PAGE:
How I came to be Law Clinic Director - and how the clinic can help you

Guest posts

Faculty: Business and Law
School: School of Economics, Finance and Law
Category: Law, crime and investigation

26 February 2018

Sarah Calder

As Director of ARU's Law Clinic, I like to think that my ‘interesting’ career path developed my abilities and strengths, and led me to this point in my career.

I have an English degree, and started working in publishing at The Economist Books. Whilst working on professional publications, an early interest in the law was revived and I changed direction with a conversion course in law, qualifying into a City law firm in the property department, specifically supporting venture capital deals.

Life then got in the way with the birth of my first child and a move to Brazil where, as I couldn’t practise, I went back to publishing, producing several guides for ex-pat parents living in Sao Paulo. On my return to the UK several years later, two children now in tow, I continued with my publishing projects before returning to practice in a high street law firm.

With the arrival of child number 3, I started volunteering with a local hospice, specifically using my law background to develop and launch a ‘Make a Will Month’ fundraising project with them. This evolved into a paid role as a community fundraiser, which gave me an insight into the value of building relationships and establishing trust in ensuring the support of and engagement from stakeholders, supporters and the public at large.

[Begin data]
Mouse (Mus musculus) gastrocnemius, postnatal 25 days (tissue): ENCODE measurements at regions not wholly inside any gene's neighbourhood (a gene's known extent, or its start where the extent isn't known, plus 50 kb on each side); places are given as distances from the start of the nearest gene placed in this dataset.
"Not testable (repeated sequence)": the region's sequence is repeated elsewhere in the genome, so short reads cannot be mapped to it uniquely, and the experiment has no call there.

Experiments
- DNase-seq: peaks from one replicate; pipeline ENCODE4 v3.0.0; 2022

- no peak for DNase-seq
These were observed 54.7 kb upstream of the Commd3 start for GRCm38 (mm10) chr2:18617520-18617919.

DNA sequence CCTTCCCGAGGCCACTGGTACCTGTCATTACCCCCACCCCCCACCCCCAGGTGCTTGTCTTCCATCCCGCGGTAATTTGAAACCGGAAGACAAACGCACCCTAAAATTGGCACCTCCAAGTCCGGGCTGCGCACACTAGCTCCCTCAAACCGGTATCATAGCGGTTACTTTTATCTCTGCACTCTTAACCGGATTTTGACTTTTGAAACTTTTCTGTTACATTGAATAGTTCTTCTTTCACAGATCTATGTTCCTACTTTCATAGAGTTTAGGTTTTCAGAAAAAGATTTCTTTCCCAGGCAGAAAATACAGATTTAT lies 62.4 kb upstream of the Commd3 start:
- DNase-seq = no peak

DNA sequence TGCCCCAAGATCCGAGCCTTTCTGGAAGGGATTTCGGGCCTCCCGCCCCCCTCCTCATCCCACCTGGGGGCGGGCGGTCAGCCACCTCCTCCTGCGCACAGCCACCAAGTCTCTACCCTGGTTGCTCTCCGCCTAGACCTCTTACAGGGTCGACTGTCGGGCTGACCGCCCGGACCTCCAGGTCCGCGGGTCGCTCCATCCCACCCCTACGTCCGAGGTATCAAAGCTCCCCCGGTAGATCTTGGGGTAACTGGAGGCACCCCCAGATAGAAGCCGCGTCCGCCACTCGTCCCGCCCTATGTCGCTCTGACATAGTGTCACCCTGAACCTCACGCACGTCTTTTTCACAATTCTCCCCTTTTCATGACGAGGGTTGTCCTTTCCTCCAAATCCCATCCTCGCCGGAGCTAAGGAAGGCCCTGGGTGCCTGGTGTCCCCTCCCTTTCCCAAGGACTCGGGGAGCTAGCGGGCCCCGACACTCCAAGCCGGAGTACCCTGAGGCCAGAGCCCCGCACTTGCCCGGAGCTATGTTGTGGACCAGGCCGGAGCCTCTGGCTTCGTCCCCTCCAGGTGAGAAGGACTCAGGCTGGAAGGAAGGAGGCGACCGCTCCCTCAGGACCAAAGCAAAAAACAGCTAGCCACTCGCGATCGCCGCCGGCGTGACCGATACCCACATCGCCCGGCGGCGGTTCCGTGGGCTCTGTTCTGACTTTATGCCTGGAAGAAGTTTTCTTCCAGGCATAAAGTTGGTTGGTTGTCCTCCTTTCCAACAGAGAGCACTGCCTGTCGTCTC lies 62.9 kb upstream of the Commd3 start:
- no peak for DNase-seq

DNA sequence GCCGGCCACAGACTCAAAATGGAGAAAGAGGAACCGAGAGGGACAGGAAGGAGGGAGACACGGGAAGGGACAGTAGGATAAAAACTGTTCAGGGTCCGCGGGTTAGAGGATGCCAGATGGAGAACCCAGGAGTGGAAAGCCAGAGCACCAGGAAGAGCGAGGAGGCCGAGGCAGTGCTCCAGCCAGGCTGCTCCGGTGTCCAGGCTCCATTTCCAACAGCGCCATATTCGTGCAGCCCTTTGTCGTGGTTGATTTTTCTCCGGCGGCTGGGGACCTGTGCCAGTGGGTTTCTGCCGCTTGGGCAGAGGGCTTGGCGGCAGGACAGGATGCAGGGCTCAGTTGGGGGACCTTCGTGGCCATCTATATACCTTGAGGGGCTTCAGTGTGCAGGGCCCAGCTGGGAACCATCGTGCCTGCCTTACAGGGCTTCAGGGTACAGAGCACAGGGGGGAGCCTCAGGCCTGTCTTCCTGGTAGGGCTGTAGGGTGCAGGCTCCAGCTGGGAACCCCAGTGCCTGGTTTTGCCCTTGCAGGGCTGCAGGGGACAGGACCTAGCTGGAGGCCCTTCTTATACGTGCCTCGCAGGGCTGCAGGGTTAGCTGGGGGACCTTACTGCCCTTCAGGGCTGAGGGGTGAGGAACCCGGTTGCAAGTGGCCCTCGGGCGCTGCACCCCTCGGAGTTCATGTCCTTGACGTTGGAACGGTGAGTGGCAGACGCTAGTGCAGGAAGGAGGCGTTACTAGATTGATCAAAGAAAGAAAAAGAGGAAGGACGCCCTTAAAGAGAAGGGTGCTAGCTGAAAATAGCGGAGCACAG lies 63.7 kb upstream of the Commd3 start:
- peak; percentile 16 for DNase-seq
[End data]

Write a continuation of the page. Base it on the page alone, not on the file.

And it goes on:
I was then offered the opportunity to design and develop a free legal advice clinic in Essex which was my introduction to the world of pro bono legal advice. The clinic became a hugely valuable resource to the local community, with over 1,000 clients being helped within the first two years of operation, and I became increasingly aware of the dire need for such a resource across the country. This led to an additional role with LawWorks, the Solicitors Pro Bono Group, supporting and developing law clinics across the region – which is how I met with staff at ARU.

When the role of Law Clinic Director was advertised and knowing ARU’s commitment to the project, I knew that I had to apply. And so here I am….!

My advice to law students would be to get involved with the Law Clinic – it's a fantastic opportunity to give something back to the community whilst developing and enhancing practical legal skills for your CV and growing relationships with local legal professionals, standing you in good stead for your future career.

By Sarah Calder

Sarah Calder is Director of the Law Clinic at ARU in Cambridge. She's a qualified lawyer with additional experience in the publishing and charity sectors.

Sarah is passionate about pro bono legal work for the benefits that it can bring to both the local community and also to law students, helping them to develop valuable practical legal skills.


The views expressed here are those of the individual and do not necessarily represent the views of Anglia Ruskin University. If you've got any concerns please contact us.